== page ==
Study: Brains of women with bulimia different than those of women without the condition

Sarah Fischer. Creative Services photo.

Research by George Mason University professors shows the brains of women with the eating disorder bulimia nervosa could be reacting to images of food differently than women without the condition.

The study, “The Impact of Acute Stress on the Neural Processing of Food Cues in Bulimia Nervosa: Replication in Two Samples” was recently published in the Journal of Abnormal Psychology.

It is the first research to examine neural reactions to food cues following extreme stress in women with eating disorders, said Sarah Fischer, a George Mason psychology associate professor. Fischer worked on the study with Mason psychology PhD student Lauren Breithaupt and associate professor James Thompson, as well as researchers from the University of Georgia and the National Medical Center in Washington, D.C.

MRI brain scans of bulimics showed decreased blood flow in the precuneus, the area of the brain responsible for self-reflection, when the women saw pictures of high-sugar and high-fat foods after a stressful event—in this case, being asked to solve an impossible math problem.

The decreased blood flow could mean bulimics may be using food as way to stave off negative self-thoughts, Fischer said.

“Most people who binge eat, binge eat after stress,” Fischer said.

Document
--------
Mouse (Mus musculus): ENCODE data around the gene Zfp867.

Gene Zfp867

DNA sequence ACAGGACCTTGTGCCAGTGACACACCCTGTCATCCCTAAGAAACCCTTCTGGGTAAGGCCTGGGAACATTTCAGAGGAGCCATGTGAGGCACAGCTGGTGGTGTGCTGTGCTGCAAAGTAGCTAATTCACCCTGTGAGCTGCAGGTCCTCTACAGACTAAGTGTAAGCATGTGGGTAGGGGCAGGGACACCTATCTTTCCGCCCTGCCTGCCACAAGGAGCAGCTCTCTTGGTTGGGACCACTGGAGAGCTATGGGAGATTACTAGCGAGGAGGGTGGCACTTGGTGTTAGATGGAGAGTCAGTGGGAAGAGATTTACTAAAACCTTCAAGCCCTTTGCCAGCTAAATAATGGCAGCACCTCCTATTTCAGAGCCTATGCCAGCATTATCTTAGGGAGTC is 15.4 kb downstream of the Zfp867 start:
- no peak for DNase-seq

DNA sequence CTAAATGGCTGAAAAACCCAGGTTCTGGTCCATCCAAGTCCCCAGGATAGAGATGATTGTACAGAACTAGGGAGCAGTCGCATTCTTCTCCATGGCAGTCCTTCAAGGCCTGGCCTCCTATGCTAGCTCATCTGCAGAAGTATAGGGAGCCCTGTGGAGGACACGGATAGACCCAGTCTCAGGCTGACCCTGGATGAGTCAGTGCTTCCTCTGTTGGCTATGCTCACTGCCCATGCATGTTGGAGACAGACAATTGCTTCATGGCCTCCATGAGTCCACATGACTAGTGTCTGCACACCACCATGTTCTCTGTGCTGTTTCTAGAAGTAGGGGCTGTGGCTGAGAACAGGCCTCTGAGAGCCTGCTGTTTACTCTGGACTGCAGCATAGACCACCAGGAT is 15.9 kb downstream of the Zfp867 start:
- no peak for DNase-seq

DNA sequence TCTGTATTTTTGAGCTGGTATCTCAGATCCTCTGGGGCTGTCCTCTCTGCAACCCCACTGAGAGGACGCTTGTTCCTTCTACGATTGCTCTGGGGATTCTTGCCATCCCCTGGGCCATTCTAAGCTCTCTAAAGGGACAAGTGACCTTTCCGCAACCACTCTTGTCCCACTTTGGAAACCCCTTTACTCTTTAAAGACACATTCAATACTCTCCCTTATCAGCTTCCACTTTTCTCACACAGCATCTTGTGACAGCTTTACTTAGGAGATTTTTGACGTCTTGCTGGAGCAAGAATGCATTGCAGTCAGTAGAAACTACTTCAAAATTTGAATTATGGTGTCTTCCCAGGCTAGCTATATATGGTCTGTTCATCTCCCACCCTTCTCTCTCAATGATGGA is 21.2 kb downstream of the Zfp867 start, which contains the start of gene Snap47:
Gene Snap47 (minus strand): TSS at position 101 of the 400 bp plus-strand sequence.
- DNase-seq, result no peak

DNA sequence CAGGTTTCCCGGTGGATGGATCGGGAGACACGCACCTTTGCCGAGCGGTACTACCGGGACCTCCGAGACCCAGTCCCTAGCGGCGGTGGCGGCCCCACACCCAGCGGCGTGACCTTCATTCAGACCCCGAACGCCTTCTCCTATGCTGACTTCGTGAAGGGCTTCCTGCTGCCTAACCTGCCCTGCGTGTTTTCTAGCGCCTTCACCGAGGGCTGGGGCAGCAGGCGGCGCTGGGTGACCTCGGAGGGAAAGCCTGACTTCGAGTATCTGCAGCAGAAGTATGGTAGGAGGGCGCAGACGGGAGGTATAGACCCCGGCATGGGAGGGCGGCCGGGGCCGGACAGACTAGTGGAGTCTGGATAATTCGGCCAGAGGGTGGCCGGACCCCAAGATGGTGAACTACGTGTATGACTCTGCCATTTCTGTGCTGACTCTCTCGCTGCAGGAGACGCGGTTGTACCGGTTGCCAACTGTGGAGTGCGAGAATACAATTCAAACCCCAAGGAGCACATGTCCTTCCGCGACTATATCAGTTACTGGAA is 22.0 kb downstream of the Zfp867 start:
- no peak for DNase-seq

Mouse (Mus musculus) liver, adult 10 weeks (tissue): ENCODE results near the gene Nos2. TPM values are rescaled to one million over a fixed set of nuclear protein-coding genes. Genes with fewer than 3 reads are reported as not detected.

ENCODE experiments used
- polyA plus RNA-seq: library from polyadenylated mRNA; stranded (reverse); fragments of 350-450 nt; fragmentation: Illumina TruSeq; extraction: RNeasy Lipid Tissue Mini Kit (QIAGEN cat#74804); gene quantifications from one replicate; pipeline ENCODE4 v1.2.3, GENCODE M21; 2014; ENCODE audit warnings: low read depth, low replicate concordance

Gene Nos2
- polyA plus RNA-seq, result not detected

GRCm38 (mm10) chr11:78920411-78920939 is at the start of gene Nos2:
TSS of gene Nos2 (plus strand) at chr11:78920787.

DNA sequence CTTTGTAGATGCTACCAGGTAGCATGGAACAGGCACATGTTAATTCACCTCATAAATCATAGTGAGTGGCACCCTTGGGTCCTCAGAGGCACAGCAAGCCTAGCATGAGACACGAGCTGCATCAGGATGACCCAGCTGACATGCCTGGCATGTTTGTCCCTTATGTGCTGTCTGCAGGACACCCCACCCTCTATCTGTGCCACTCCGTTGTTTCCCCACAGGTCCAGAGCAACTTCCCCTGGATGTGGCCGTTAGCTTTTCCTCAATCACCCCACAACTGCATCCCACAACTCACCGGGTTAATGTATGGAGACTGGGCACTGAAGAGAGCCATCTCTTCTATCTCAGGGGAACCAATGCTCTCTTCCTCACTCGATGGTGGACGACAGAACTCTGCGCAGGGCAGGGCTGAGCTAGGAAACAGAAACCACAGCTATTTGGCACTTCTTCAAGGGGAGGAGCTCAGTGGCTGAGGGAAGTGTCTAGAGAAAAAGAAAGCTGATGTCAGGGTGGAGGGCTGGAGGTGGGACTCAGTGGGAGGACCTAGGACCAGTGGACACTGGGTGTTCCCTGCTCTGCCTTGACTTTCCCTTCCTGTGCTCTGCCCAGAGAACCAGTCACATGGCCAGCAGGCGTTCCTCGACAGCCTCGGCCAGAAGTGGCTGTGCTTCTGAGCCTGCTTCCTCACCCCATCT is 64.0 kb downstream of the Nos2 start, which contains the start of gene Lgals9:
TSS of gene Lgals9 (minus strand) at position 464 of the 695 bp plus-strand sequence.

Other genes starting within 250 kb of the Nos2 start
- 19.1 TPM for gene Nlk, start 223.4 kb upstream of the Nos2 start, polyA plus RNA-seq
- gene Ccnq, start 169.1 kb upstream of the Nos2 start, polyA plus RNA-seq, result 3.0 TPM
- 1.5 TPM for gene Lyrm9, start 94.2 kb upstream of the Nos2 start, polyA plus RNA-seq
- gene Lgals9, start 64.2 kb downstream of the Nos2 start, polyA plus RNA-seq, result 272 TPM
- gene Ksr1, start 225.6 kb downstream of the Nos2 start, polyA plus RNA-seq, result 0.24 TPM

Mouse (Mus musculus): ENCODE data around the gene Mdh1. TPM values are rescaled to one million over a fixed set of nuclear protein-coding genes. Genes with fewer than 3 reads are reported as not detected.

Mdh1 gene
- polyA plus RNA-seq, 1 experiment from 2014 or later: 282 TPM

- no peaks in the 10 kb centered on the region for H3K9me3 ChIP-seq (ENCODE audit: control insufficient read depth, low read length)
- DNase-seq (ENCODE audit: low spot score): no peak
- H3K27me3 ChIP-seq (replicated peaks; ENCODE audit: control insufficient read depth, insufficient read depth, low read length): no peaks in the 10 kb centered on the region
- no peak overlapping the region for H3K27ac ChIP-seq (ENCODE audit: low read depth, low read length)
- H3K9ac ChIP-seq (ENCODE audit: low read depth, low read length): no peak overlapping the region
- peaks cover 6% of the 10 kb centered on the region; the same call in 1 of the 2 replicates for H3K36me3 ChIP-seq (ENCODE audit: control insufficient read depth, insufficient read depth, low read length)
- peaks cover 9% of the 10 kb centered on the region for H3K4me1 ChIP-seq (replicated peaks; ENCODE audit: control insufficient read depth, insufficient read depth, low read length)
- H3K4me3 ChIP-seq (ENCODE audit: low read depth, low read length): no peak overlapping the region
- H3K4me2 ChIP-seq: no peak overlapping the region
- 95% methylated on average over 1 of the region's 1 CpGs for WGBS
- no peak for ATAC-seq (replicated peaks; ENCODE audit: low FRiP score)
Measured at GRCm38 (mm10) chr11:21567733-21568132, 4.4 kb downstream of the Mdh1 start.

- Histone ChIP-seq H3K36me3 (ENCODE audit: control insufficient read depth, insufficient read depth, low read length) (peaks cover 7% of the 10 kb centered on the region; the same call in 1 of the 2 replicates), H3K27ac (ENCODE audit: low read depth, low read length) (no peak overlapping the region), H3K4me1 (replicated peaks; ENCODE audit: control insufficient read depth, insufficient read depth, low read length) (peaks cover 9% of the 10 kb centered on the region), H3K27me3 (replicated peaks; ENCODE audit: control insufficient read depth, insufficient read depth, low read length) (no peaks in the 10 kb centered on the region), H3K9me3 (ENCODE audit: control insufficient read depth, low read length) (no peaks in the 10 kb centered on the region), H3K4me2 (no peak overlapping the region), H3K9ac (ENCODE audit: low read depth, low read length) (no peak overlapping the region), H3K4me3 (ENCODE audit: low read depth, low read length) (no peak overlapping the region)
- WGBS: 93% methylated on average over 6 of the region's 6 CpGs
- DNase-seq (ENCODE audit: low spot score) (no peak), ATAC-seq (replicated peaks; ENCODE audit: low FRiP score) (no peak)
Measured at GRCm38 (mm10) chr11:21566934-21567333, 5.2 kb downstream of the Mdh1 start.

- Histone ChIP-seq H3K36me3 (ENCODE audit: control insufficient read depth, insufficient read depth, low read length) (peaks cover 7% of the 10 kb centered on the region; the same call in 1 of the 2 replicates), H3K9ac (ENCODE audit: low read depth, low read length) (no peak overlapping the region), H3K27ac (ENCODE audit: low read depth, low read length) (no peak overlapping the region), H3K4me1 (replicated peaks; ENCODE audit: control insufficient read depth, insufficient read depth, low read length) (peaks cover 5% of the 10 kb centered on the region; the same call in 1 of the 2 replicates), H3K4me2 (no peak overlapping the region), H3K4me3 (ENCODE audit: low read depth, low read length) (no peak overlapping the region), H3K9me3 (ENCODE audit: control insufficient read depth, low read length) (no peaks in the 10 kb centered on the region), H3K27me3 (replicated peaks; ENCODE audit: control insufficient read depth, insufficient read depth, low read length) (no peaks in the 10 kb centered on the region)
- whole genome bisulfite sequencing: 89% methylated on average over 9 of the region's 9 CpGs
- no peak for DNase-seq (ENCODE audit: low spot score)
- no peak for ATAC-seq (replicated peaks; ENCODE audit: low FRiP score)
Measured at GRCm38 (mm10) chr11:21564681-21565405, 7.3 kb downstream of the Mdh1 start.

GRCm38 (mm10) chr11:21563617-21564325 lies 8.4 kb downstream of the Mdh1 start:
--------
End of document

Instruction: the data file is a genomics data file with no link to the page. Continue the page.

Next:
Researchers were surprised to find the same region of the brain showed increased blood flow in women without bulimia when they were shown the same pictures after a stressful event.

The study is directly impactful in that it validates some of the struggles of people with bulimia, Fischer said.

“It’s not necessarily that you don’t have will power. There is something going on in the brain,” she said.

Hopefully, this can reduce some of the shame that comes along with the condition, added Fischer, who is also a psychologist specializing in the treatment of women with bulimia.

The research is notable because the effects of the first study were able to be duplicated in a second study, Fischer said. It is the first paper in the field of eating disorders that replicated the findings in two different groups doing the same task, in the same paper.

The researchers are not yet at the point of developing treatment based on the findings, but they would like to continue exploring the neurobiology of women with bulimia, Fischer said.